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Life Cycles of Stars (Grades K-8) - Page 1

The Life Cycles of Stars

A star's life cycle is determined by its mass. The larger the mass, the shorter the life cycle. A star's mass is determined by the amount of matter that is available in its nebula, the giant cloud of gas and dust in which it is born. Over time, gravity pulls the hydrogen gas in the nebula together and it begins to spin. As the gas spins faster, it heats up and is known as a protostar. Eventually the temperature reaches 15,000,000 °C and nuclear fusion occurs in the cloud's core. The cloud begins to glow brightly. At this temperature, it contracts a little and becomes stable. It is now called a main sequence star and will remain in this stage, shining for millions or billions of years to come.

As the main sequence star glows, hydrogen in the core is converted into helium by nuclear fusion. When the hydrogen supply in the core begins to run out, the core becomes unstable and contracts. The outer shell of the star, which is still mostly hydrogen, starts to expand. As it expands, it cools and glows red. The star has now reached the red giant phase. It is red because it is cooler than it was in the main sequence star stage and it is a giant because the outer shell has expanded outward. All stars evolve the same way up to the red giant phase. The amount of mass a star has determines which of the following life cycle paths it will take after the red giant phase.


Throughout the red giant phase, the hydrogen gas in the outer shell continues to burn and the temperature in the core continues to increase. At 200,000,000 °C the helium atoms in the core fuse to form carbon atoms. The last of the hydrogen gas in the outer shell is blown away to form a ring around the core. This ring is called a planetary nebula. When the last of the helium atoms in the core are fused into carbon atoms, the medium size star begins to die. Gravity causes the last of the star's matter to collapse inward and compact. This is the white dwarf stage. At this stage, the star's matter is extremely dense. White dwarfs shine with a white hot light. Once all of their energy is gone, they no longer emit light. The star has now reached the black dwarf phase in which it will forever remain.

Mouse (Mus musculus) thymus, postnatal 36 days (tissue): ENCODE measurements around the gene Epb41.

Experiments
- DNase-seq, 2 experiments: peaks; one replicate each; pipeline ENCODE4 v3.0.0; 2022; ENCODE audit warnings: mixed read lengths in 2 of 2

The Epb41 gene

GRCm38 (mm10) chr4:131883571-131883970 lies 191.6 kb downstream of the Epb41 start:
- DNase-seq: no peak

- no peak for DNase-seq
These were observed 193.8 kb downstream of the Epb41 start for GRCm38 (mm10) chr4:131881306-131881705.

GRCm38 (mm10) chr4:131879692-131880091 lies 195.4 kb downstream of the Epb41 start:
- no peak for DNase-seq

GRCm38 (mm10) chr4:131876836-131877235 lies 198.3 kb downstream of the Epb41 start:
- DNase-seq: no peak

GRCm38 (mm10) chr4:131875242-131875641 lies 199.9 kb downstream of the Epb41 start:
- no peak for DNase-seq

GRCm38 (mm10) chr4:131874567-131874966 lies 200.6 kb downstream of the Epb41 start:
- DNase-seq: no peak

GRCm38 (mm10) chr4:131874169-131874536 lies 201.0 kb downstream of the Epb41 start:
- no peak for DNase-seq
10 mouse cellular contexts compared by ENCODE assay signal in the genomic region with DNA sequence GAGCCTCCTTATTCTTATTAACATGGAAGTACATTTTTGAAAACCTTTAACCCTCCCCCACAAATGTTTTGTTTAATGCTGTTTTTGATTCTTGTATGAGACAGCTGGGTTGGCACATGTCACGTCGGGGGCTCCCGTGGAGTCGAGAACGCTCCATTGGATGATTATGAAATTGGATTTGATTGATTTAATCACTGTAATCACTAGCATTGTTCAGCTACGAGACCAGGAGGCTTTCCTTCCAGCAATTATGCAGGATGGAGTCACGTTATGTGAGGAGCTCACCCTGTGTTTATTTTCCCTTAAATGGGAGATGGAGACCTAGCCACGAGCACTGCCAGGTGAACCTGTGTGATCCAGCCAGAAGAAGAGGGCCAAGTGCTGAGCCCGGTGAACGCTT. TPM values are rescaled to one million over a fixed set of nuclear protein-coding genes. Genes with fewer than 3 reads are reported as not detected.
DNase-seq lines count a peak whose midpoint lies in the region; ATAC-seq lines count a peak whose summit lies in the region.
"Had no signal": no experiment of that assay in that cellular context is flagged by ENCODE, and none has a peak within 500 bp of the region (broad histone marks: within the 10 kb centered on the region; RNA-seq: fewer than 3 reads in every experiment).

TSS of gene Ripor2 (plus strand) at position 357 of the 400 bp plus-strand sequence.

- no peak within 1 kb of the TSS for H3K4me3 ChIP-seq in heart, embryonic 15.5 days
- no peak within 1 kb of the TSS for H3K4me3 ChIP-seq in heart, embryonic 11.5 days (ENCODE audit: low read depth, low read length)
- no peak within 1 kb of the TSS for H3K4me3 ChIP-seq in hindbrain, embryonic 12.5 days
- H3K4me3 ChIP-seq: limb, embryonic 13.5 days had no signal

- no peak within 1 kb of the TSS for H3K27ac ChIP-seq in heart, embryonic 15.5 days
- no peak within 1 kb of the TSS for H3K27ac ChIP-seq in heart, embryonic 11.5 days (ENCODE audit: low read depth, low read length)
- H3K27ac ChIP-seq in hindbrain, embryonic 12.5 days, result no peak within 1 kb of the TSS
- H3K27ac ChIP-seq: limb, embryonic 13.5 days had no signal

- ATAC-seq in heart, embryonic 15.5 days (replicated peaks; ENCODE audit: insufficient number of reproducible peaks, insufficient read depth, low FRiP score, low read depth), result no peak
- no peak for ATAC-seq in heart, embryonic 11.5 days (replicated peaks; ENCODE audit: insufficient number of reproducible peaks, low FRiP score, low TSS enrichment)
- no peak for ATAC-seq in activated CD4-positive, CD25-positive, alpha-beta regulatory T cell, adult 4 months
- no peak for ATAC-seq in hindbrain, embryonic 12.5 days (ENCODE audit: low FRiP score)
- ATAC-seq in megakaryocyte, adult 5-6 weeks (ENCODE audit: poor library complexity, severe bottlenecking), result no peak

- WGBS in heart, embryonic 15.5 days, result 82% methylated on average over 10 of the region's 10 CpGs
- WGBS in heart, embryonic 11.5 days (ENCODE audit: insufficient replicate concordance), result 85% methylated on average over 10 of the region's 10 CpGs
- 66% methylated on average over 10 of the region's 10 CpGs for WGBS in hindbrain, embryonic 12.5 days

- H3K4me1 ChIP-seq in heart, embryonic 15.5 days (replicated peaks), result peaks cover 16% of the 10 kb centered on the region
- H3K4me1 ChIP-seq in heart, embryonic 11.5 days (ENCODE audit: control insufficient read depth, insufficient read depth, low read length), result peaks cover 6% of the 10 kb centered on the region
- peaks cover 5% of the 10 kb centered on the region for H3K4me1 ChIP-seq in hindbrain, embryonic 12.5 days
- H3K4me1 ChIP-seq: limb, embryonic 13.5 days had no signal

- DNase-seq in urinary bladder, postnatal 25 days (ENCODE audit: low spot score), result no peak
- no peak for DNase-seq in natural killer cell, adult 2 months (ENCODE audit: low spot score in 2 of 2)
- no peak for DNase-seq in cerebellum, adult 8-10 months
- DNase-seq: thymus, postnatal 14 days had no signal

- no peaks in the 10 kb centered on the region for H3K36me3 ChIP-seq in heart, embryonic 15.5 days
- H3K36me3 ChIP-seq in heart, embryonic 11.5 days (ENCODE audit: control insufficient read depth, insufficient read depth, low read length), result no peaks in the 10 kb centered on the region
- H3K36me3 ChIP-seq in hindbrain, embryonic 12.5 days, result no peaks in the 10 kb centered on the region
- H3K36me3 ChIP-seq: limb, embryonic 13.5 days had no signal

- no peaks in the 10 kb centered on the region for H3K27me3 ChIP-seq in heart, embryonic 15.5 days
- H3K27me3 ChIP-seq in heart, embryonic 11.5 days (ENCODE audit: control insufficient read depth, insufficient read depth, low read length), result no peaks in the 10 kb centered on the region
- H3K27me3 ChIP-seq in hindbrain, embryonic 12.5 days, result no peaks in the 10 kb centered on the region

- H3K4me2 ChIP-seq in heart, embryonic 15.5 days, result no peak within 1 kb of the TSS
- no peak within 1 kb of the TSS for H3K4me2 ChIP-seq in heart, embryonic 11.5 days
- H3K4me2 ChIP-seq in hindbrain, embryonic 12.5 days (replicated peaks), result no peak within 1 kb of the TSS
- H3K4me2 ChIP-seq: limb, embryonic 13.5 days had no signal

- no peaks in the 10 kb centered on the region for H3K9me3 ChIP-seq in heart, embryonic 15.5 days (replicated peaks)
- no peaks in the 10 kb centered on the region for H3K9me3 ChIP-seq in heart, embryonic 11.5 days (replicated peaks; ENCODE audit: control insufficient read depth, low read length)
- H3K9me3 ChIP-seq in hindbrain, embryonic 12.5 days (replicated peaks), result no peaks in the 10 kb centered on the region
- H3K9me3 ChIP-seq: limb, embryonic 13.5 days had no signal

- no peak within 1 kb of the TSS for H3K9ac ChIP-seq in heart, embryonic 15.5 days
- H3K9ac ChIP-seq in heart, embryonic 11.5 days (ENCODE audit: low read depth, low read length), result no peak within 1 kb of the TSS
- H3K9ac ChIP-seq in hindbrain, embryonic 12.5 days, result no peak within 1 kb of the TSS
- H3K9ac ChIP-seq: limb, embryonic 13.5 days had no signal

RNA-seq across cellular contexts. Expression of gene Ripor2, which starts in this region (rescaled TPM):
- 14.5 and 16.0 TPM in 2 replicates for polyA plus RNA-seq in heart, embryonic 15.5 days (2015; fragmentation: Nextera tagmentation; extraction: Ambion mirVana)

Once massive stars reach the red giant phase, the core temperature increases as carbon atoms are formed from the fusion of helium atoms. Gravity continues to pull carbon atoms together as the temperature increases forming oxygen, nitrogen, and eventually iron. At this point, fusion stops and the iron atoms start to absorb energy. This energy is eventually released in a powerful explosion called a supernova. A supernova can light up the sky for weeks. The temperature in a supernova can reach 1,000,000,000 °C. The core of a massive star that is 1.5 to 4 times as massive as our Sun ends up as a neutron star after the supernova. Neutron stars spin rapidly giving off radio waves. If the radio waves are emitted in pulses (due to the star's spin), these neutron stars are called pulsars. The core of a massive star that has 8 or more times the mass of our Sun remains massive after the supernova. No nuclear fusion is taking place to support the core, so it is swallowed by its own gravity. It has now become a black hole which readily attracts any matter and energy that comes near it. Black holes are not visible. They are detected by the X-rays which are given off as matter falls into the hole.

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A service of the High Energy Astrophysics Science Archive Research Center (HEASARC), Dr. Alan Smale (Director), within the Astrophysics Science Division (ASD) at NASA/GSFC

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